Proportionality

just need help with a quick proportionality question I may have lost my bearings on.

I am trying to write a single expression for z in terms of x and y that corrsponds to this statement. 'A unit increase in x gives an increase k in z and a unit increase in y gives an increase l in z where k and l are independent of x and y.'

I think the answer is x+1=z(k+1) and y+1=l(k+1) but I don't understand the statemnt 'k in z' and 'l in z' so am not sure if I'm correct.

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Try to solve the simpler problem "A unit increase in $x$ gives an increase $7$ in $y$." By making things concrete, you will see what's going on. –  André Nicolas Oct 4 '12 at 22:11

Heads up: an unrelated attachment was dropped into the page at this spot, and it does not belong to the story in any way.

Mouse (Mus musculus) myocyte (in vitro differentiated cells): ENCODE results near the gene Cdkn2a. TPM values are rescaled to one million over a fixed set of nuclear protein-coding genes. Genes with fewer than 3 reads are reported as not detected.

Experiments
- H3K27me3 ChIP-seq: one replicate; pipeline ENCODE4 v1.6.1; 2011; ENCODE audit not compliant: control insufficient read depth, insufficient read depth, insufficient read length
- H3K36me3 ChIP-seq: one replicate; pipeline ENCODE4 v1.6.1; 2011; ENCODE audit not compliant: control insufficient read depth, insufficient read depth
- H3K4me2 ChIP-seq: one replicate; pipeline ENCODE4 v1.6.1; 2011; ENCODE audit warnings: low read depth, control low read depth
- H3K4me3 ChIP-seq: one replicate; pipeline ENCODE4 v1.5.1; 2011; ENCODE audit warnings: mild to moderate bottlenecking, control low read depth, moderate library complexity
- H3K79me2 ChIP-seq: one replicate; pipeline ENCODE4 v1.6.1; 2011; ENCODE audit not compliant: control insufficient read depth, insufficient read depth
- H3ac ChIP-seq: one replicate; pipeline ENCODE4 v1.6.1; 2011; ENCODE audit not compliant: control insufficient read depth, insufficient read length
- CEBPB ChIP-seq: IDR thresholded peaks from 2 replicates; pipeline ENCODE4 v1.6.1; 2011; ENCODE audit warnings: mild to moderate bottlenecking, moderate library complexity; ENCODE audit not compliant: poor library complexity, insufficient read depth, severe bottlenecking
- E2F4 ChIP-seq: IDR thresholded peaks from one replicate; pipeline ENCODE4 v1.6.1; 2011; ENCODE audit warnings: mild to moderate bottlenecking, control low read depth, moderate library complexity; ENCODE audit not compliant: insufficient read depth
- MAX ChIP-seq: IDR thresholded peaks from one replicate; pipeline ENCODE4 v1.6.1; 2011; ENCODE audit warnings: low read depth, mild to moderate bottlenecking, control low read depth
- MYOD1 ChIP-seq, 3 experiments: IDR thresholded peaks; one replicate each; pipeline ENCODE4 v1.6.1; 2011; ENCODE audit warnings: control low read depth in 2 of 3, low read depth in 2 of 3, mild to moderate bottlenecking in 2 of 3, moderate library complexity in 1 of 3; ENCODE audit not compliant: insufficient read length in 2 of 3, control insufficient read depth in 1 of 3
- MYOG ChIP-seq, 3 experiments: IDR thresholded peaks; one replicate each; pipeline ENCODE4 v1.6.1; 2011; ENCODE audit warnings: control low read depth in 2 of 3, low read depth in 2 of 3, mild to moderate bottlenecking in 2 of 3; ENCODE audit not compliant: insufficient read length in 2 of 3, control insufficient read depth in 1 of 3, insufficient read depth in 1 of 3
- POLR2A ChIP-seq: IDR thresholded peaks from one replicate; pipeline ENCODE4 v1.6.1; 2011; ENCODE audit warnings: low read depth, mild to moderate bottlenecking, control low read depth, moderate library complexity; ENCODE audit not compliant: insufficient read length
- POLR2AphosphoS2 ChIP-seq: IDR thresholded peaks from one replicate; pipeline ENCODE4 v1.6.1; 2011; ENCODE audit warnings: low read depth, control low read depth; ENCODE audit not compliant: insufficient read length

I would read this as $z$ being a function of $x$ and $y$ where $$z(x+1,y)=z(x,y)+k$$ $$z(x,y+1)=z(x,y)+l$$ and more generally $$z(x,y)=z_0 +kx+ly$$ where $z_0=z(0,0)$.

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You want $z$ to be some function of both $x$ and $y$ that has the following two properties:

1. every time $x$ increases by $1$ while $y$ remains fixed, $z$ increases by $k$; and
2. every time $y$ increases by $1$ while $x$ remains fixed, $z$ increases by $\ell$.

Let’s ignore $y$ for a moment. Suppose that we let $z=kx$. Then when $x$ increases by $1$ unit to $x+1$, $z$ increases to $k(x+1)=kx+k$, so $z$ really does increase by $k$ units. This $z$ satisfies the first of the two conditions. Similarly, $z=\ell y$ satisfies the second condition. What happens if you set $z=kx+\ell y$?

(You can actually use any function of the form $z=kx+\ell y+c$, where $c$ is any constant.)

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